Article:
Winning gold was a dream come true for figure skater Emile Baz.

In March, Baz went to Newfoundland to compete in the National Special Olympics. It was there he placed first in the men’s competition.

“It makes me feel really happy because I always wanted to win a gold medal and bring it home,” he said.

He’s been skating since he was six-years-old. A year earlier, he had been diagnosed with autism. Though he didn’t enjoy new activities, something clicked the first time his mother, Lama Shakar, took him to a rink.

“It’s not like soccer or hockey,” said Shakar. “He doesn’t have to cooperate with others because that was so difficult for him in the past.”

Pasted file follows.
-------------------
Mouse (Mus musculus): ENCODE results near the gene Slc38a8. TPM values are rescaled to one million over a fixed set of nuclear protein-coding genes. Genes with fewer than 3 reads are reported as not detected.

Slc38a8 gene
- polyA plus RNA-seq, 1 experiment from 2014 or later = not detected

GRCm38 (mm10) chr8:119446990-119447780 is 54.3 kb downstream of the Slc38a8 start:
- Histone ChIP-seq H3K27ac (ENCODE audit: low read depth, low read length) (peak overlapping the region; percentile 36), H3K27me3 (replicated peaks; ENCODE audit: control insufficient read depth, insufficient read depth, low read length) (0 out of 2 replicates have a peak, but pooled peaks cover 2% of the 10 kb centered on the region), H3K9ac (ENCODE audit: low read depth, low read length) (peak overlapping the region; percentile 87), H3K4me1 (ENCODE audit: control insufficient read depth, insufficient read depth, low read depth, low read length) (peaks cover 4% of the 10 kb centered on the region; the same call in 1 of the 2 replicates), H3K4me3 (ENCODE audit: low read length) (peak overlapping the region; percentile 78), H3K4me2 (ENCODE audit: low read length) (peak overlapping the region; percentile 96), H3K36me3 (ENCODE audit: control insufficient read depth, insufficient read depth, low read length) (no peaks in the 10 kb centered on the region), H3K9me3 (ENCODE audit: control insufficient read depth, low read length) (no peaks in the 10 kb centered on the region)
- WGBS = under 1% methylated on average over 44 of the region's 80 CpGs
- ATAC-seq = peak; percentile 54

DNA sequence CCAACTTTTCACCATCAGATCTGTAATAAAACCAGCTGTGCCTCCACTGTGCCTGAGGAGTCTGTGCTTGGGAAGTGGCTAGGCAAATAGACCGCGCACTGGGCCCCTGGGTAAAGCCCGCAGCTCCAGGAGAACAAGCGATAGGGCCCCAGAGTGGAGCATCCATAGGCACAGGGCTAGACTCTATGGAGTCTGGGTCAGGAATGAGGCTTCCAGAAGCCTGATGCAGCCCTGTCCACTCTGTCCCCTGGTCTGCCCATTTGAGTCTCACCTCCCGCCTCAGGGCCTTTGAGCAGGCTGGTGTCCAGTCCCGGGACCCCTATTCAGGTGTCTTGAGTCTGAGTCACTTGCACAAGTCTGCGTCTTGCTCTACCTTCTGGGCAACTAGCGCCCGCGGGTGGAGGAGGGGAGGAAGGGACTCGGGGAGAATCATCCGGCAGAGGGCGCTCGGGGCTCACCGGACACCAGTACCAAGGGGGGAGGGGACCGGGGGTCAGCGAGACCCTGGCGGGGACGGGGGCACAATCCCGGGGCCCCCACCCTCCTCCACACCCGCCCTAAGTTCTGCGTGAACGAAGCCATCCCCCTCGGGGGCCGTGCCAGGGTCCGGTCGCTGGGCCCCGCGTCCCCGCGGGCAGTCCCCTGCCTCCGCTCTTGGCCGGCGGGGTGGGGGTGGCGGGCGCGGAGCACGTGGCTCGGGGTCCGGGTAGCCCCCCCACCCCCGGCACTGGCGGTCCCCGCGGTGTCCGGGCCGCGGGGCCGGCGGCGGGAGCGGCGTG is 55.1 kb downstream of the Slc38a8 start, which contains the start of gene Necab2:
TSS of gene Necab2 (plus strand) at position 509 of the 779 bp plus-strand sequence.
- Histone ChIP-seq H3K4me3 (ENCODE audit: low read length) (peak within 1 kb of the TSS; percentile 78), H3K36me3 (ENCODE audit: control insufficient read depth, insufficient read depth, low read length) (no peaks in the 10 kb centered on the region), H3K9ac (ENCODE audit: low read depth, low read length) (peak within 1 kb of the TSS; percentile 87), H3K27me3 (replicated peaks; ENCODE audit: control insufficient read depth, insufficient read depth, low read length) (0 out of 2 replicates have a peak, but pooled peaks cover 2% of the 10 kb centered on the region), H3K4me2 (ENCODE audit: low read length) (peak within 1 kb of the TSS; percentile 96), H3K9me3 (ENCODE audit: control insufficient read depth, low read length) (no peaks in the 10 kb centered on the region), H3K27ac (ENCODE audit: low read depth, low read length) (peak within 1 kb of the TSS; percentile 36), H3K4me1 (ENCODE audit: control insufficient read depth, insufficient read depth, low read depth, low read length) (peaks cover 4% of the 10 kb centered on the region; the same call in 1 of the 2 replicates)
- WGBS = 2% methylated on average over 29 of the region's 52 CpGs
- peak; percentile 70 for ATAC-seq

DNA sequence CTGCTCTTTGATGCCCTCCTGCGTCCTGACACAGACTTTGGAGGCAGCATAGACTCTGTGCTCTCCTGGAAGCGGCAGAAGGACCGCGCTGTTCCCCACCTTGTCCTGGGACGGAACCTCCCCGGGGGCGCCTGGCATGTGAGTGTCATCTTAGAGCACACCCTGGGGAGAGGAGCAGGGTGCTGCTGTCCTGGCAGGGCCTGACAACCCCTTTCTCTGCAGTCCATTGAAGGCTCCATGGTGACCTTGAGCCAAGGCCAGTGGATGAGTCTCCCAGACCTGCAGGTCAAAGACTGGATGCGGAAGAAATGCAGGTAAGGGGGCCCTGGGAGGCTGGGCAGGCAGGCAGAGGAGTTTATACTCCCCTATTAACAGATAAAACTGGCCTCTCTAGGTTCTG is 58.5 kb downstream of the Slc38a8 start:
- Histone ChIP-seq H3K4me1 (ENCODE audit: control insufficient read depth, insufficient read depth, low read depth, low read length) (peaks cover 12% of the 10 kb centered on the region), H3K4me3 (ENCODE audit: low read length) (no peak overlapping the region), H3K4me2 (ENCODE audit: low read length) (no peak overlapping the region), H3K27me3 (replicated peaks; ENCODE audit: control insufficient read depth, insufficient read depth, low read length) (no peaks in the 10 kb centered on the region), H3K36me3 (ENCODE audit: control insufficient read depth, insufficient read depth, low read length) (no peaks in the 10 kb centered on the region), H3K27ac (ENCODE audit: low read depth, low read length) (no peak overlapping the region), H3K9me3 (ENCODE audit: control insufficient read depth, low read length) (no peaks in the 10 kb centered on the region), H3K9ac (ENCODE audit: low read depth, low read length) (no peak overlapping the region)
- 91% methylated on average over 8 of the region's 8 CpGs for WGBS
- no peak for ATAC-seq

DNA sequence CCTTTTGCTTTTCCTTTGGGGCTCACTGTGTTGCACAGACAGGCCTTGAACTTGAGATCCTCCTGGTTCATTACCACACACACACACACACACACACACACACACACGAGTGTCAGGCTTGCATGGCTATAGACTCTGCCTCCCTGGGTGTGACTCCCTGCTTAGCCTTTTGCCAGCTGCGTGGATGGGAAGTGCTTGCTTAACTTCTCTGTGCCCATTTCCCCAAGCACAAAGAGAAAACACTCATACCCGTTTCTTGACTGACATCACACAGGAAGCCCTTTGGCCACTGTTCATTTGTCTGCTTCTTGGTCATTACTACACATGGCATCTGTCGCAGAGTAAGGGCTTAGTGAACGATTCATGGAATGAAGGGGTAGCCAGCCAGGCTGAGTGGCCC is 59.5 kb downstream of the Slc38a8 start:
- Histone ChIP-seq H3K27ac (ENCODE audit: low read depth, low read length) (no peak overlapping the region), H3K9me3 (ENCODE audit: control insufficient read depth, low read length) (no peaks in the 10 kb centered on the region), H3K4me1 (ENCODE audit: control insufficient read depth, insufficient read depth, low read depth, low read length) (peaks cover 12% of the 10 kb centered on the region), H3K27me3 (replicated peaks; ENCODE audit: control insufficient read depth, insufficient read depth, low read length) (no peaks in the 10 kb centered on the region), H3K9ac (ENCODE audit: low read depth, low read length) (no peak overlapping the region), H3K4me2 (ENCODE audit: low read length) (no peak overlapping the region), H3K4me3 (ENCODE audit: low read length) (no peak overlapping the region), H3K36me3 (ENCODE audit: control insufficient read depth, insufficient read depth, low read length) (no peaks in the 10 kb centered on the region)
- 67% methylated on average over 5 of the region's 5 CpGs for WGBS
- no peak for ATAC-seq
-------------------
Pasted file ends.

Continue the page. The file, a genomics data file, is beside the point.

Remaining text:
Baz trains every week, with sessions as long as two-and-a-half hours per day during the summer. He’s been with coach Louise Gagne for 18 years.

“Emile is so sweet,” said Gagne. “It wasn’t like that at the beginning.”

Gagne trains Baz the same as any other skater. She said the only difference is in how she communicates with him.

“When I want him to skate faster, I say ‘Okay, you have to be strong like Superman,’” she said. “So he skates faster. When I want him to stand straight, I say ‘You need to be like a stick.’ So, something happens in his head and he understands what I mean.”

Autism is the fastest-growing developmental disability in the world and it can cause varying degrees of difficulty in social interaction. For Baz, skating has been a type of therapy, said Shakar.

However, activities like figure skating can be expensive. Shakar said she wishes the government would provide some funding for programs.

With the National Special Olympics behind him, Baz hopes to continue his victorious ways at the Special Olympic Games in Austria next year.